We Love the Concept, but Does Sugar Ray? The Urquidez Leonard dream match to us was an intriguing proposition. We caught up with Urquidez and his long time manager, Stuart Sobel, at Benny’s Jet Center in Van Nuys, California. We wondered how the dream match idea was set afoot and whether it had any validity. Why would Leonard, and for the matter, the public, be interested in such a match? “Because he has no challenger an neither do I,” retorts Urquidez. “Becaus he is considered the best in his sport of boxing, and I’m considered the best in mine, kickboxing. The two sports are not dissimilar. Ray has brought worldwide interest in the lighter weights, just as I have. And he uses the science of fighting and works well under pressure, just as I do. “Actually,” Urquidez adds, to answer the question of public interest, “we are both showmen; we like to give the public a good show. Fans who’ve seen my fight in person can tell me what technique used on what opponent in what round [yet] they won’t even remember who the were with at the time. I have some die-hard fans. Sugar Ray does too, I’m sure.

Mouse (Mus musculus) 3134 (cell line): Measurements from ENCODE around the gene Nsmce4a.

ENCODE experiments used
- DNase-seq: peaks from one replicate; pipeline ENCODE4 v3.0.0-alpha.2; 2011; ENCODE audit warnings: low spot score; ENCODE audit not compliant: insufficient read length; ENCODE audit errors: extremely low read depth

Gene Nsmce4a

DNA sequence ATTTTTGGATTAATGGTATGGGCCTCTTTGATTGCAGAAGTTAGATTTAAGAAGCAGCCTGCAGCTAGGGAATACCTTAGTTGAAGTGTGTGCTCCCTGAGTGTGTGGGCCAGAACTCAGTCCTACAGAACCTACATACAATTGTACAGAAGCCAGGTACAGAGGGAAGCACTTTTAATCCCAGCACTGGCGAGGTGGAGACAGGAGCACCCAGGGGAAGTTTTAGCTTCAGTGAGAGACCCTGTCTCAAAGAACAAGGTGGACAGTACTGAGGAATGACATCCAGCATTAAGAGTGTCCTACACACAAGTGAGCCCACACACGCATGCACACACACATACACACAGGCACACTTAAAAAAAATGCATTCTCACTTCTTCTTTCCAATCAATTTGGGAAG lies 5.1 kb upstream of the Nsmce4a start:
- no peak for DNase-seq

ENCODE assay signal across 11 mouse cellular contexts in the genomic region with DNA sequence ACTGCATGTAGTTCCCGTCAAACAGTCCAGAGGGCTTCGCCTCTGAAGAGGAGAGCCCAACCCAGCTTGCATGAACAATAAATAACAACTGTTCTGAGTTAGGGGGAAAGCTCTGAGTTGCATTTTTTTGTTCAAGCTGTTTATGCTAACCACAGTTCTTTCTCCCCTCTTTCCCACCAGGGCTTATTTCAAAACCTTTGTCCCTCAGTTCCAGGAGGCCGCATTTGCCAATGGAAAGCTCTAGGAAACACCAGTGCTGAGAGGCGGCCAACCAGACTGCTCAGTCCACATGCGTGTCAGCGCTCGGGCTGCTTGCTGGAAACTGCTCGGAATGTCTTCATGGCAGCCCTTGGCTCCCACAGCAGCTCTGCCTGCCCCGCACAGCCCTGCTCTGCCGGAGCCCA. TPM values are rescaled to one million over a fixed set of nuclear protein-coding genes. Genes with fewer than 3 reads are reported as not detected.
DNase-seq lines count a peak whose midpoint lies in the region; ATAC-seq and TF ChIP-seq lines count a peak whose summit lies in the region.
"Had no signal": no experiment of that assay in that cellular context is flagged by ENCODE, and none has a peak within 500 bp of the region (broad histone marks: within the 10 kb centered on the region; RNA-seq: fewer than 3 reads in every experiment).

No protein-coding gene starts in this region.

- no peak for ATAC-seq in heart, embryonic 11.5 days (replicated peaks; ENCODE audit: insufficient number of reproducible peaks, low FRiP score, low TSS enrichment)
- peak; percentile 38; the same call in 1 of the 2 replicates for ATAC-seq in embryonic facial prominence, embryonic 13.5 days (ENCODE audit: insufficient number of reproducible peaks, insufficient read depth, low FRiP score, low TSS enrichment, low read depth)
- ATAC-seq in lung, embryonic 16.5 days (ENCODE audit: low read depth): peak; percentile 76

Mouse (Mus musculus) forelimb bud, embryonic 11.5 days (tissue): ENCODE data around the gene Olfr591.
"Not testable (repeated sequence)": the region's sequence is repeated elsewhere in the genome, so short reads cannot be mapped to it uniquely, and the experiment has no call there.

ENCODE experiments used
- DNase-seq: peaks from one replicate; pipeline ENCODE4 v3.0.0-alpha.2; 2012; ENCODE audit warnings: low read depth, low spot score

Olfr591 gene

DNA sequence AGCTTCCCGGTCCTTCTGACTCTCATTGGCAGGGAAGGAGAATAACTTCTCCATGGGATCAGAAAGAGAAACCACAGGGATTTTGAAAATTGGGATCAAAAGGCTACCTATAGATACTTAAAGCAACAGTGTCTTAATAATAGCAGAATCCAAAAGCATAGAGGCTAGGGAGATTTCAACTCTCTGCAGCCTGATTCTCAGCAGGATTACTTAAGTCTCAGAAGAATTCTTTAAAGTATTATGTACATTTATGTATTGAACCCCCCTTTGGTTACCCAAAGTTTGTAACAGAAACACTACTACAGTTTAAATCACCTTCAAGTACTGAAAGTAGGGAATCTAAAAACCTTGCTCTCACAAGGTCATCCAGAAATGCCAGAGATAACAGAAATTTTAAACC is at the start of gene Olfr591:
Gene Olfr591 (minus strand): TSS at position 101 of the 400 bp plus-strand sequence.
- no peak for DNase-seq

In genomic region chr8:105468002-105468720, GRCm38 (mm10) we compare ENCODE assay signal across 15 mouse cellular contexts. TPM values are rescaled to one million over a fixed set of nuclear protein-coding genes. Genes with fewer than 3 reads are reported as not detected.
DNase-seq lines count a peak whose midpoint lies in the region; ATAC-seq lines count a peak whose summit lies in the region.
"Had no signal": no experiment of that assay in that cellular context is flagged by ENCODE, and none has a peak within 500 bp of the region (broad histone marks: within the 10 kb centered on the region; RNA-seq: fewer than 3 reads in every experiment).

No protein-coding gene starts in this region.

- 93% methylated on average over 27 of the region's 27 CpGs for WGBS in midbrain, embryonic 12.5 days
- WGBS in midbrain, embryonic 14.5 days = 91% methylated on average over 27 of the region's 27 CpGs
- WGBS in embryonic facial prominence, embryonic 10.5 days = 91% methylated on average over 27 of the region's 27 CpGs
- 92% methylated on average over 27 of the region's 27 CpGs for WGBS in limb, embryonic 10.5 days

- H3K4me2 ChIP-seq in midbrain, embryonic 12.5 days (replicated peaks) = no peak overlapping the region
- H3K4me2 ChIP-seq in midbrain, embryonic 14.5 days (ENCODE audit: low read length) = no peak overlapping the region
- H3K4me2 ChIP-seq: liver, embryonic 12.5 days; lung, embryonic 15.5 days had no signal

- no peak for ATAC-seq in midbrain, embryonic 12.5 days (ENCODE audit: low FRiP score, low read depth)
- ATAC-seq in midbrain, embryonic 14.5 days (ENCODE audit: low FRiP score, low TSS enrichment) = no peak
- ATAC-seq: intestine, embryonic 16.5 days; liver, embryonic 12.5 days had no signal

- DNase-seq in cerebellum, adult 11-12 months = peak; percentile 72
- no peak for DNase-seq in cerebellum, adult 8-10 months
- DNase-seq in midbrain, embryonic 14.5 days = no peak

The dream bout with Leonard germinated a long time ago. Sobel produced a February 26, 1982 reply from Leonard’s manager, Mike Trainer of Silver Spring, Maryland, answering Sobel’s original query. “It’s been going on seven years now,” explains Sobel. Back then, Sugar Ray had already knocked out Thomas Hearns and he was just coming off another bout with an unheralded opponent, which didn’t capture the public interest. Afterward, a newspaper wrote, `Leonard has no more worlds to conquer, unless he wants to take over Wall Street.’ “So I called Ray’s manager and spoke with his secretary several times. I also sent him a video of Benny taken from a pilot TV sports talk show in which, by coincidence, Thomas Hearns also appeared. I told Mr. Trainer I felt we were in the same predicament regarding our respective client’s careers. I suggested a match. Less than a week later I received a letter from Mr. Trainer stating, in essence, ‘Thanks, but no thanks.’ A month or two later, Leonard retired from the ring because of an eye injury. “Both Benny and I let the matter drop then,” Sobel says. “We never mentioned it in print until now because there was no point. Ray had retired, and to challenge a man who had retired — with an injury, no less — was not our style.” Then, of course, on April 6, 1987, Leonard unretired to fight — and defeat by a 12-round split decision — the formidable “Marvelous” Marvin Hagler. Everyone thought that fight was a one-shot deal for Sugar Ray; that he’d retire again. But no. On November 7, 1988, at the time of this writing, Leonard fought World Light Heavyweight Champion Donny Lalonde, winning by a 9th round KO in what some reporters called “the fight of 1988”. In so doing, Leonard won both the World Boxing Council light heavyweight and the newly created WBC super middleweight world titles and an estimated $15 million. The victory consequently made him the only man in boxing history to win five world titles in five weight divisions. Nonetheless, the Lalonde bout represented only the third time Leonard had entered the ring in nearly seven years. Given Trainer’s earlier refusal, is there a chance the Urquidez/Leonard dream match could become a reality? “Yes,” states Sobel without hesitation. “But I cannot disclose any details at this time. I can tell you this: If the answer is “yes” you’ll be hearing about it everywhere.” The Early “Mixed” Matches Matches pitting together martial artists and boxers are not without precedent. In the first such known bout in 1963 in Salt Lake City, Utah, world judo champ Gene LeBell defeated a boxing world contender, Milo Savage, by choking him out in the 4th round. In 1976, boxing legend Muhammad Ali faced wrestling champ Antonio Inoki in Japan in what was deceptively billed as “boxer versus martial artist”. Inoki spent all 12 rounds lying on the canvas while kicking Ali in the legs with the instep of his wrestling shoes. According to the rules, Ali couldn’t hit him while he was down and Inoki didn’t have to stand up and fight. The debacle ended in a draw. (Interestingly, the aforementioned Gene LeBell was the referee.) Ali suffered blood clots in his legs and Inoki suffered severe public and media disfavor for his failure to fight. Would the proposed Urquidez/Leonard dream match be in the same vein as the LeBell/Savage or Ali/Inoki bouts? “No,” says Urquidez. “In both of the other bouts the martial artists did not wear gloves. I would. Also, in the case of Ali and LeBell, their opponents were not universally known, but Ray and I both are. From time to time a promoter has sug-gested that kind of bout, but it was never against an undisputed champion. “At one point,” Urquidez reveals, “a promoter asked if I would be interested in fighting Roberto Duran and, more recently, a promoter inquired about Aaron Pryor. If Duran had beaten Leonard in their second bout, I would have been interested. “The way I see it,” sums up Urquidez, “if the top kickboxer engages in this type of [mixed] competition, it has to be with someone of the same caliber in boxing.